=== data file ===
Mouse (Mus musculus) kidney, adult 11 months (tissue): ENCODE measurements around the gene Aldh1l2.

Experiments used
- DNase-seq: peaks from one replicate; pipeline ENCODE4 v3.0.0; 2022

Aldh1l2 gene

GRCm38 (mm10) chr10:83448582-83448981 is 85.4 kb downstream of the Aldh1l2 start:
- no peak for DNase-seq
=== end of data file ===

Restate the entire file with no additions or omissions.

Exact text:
Mouse (Mus musculus) kidney, adult 11 months (tissue): ENCODE measurements around the gene Aldh1l2.

Experiments used
- DNase-seq: peaks from one replicate; pipeline ENCODE4 v3.0.0; 2022

Aldh1l2 gene

GRCm38 (mm10) chr10:83448582-83448981 is 85.4 kb downstream of the Aldh1l2 start:
- no peak for DNase-seq